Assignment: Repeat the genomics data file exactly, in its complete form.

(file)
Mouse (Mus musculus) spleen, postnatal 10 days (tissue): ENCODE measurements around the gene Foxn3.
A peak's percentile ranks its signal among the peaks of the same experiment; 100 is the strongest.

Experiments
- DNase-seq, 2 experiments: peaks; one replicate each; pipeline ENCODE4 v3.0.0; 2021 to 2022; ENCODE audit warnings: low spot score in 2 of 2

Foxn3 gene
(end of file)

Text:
Mouse (Mus musculus) spleen, postnatal 10 days (tissue): ENCODE measurements around the gene Foxn3.
A peak's percentile ranks its signal among the peaks of the same experiment; 100 is the strongest.

Experiments
- DNase-seq, 2 experiments: peaks; one replicate each; pipeline ENCODE4 v3.0.0; 2021 to 2022; ENCODE audit warnings: low spot score in 2 of 2

Foxn3 gene